In her living room easy chair she lowered the book into her lap and stared at him across the room. “Ted?” she asked, but he was so absorbed in his favorite television show that he didn’t even hear her. “Ted?” she asked again. And… nothing. A sudden tsunami of grief washed over her heart and she wailed aloud, “I don’t understand why you don’t love me!” Startled back into his own living room Ted fumbled and dropped the remote, snapping back at her: “WHAT THE HELL?!!!”
Without anyone intending it, walls can grow up between people. It is amazing the vast array of seemingly harmless things that can become walls between people: Television shows, resentments, hobbies, grief, diet, devotions, points of view, anger. A move to another part of the country used to bring about the wall of physical distance, but with the wonder of today’s email, tweets, texts and Skype that wall has been robbed of many of its bricks. The thing about walls is that while they keep others out and at a distance from our heart, they also keep us IN and isolated. The death of Eddie Aikau’s brother, Gerry, created such pain in Eddie that one of his siblings observed, “There was a wall between us, and that wall was grief. Eddie was on the other side of the wall, in a place where we could not reach him.”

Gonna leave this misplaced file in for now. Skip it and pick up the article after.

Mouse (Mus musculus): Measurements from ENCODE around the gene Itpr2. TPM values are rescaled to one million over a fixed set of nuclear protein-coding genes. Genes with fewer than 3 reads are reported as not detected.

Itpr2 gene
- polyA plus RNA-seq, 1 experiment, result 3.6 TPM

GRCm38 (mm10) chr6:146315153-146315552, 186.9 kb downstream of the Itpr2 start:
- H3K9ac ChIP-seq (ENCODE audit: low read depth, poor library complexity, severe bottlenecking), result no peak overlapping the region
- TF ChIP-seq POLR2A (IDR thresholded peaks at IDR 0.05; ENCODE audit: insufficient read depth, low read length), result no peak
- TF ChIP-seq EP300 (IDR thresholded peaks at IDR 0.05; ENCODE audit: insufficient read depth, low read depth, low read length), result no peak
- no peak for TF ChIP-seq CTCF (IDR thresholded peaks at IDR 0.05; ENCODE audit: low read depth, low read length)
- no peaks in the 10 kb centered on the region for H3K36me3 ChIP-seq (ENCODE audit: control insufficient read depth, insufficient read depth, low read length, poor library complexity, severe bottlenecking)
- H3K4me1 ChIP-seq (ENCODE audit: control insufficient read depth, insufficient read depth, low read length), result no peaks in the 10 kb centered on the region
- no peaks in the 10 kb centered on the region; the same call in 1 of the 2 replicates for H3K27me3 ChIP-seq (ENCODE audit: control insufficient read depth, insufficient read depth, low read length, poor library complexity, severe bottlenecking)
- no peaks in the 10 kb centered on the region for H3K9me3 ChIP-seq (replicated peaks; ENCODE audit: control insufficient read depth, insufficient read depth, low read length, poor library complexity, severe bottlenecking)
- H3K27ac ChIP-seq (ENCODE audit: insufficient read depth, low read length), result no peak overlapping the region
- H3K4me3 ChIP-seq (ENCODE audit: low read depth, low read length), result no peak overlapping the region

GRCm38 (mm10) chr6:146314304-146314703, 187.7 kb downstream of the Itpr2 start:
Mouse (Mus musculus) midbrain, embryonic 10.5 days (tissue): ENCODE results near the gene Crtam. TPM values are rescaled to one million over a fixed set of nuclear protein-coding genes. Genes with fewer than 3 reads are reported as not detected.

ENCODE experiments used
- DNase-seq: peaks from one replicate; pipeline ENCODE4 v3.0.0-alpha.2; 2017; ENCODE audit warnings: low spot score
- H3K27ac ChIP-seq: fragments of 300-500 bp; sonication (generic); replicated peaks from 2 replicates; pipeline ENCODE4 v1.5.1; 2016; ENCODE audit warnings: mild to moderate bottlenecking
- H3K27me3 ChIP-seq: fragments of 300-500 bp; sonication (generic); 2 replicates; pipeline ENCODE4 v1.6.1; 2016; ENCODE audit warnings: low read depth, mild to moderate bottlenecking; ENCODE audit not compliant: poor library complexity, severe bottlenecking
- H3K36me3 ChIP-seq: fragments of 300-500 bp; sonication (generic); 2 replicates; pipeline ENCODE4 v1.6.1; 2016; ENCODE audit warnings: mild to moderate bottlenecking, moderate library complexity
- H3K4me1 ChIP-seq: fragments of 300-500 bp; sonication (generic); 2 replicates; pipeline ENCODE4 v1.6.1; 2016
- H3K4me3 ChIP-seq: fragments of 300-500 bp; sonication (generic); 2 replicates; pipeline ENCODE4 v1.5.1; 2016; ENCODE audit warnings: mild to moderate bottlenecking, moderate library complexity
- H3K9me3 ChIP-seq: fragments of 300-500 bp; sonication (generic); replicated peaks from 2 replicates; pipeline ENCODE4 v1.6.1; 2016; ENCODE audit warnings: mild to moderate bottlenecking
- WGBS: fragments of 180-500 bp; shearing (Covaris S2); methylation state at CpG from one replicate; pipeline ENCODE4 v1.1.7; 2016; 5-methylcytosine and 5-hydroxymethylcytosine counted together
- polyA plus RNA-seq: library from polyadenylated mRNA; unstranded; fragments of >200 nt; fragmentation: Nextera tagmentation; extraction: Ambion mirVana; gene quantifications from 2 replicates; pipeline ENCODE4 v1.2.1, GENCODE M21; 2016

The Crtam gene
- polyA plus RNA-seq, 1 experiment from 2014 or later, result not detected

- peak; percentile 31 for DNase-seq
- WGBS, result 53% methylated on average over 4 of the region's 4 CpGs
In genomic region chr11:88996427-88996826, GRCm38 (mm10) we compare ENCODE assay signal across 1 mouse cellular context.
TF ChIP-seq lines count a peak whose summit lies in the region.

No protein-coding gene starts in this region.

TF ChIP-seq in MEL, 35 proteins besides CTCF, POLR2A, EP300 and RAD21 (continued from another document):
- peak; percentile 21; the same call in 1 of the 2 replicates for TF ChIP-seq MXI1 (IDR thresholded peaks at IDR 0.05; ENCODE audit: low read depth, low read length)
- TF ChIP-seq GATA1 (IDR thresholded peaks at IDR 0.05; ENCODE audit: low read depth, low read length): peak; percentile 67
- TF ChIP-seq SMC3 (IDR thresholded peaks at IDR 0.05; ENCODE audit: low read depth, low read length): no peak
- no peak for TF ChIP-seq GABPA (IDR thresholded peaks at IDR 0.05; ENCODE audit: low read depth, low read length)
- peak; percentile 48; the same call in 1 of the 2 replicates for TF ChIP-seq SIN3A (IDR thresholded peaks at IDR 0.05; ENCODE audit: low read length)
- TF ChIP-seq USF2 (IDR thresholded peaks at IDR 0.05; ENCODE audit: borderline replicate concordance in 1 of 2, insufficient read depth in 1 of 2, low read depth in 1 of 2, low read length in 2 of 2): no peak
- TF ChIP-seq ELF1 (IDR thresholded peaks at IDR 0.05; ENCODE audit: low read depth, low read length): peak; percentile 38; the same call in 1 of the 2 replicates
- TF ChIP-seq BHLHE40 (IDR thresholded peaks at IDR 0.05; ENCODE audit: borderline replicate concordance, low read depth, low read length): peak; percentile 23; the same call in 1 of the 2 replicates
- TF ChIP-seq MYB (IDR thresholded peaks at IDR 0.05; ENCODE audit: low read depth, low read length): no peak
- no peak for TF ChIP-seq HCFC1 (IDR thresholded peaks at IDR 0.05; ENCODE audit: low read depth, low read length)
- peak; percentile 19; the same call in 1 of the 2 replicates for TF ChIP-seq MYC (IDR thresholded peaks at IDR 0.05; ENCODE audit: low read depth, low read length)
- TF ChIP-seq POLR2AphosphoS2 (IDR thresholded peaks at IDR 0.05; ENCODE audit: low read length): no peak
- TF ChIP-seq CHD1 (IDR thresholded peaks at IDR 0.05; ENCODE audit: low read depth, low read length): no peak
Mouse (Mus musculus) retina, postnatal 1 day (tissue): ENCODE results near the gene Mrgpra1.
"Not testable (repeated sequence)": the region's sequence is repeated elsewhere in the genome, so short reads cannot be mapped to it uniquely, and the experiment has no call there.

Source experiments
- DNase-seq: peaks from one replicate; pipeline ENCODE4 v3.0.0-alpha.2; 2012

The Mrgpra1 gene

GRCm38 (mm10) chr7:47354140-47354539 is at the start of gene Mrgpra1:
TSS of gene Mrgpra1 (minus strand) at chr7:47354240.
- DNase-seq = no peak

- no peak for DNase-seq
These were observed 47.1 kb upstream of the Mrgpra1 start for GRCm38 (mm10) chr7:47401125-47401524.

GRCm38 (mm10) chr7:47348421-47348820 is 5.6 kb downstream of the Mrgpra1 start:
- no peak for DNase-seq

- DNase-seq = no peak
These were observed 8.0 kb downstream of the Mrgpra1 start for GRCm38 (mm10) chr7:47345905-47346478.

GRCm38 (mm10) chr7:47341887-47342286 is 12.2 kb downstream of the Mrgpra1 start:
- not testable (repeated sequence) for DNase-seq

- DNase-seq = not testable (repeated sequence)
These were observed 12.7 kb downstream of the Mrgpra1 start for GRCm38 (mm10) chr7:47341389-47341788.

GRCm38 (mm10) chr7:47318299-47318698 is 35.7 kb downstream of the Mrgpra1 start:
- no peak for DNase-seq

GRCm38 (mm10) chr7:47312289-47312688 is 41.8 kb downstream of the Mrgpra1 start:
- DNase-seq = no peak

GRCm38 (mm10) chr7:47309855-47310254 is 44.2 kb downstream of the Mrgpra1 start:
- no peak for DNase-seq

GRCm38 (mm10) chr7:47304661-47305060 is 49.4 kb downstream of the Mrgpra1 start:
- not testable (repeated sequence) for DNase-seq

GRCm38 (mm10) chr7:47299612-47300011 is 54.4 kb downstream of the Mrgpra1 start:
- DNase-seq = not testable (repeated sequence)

Some walls are accidental and unintended, while others are deliberately erected. In some ways, a “tradition” can be thought of as an intentional wall. In the beginning, a tradition comes about as a way of encircling and preserving something important, a way of being able to relive an important insight or event through the remembrance of it. Through the re-enactment of the tradition we touch the original event, and are reminded of what the ancestors came to understand by having gone through that event. The purpose of a tradition is to preserve, not to exclude, and in fact some traditions morph as they incorporate new insights and new events into that embrace of preservation.
What makes a wall good or bad is dependent upon the reason for erecting it. Is its purpose to keep others out, or to preserve something important so that future generations can touch it and grow? What about the walls that you have erected in your life? Could some of them come down now? Or are you adding more bricks to them? Do you like life behind your wall?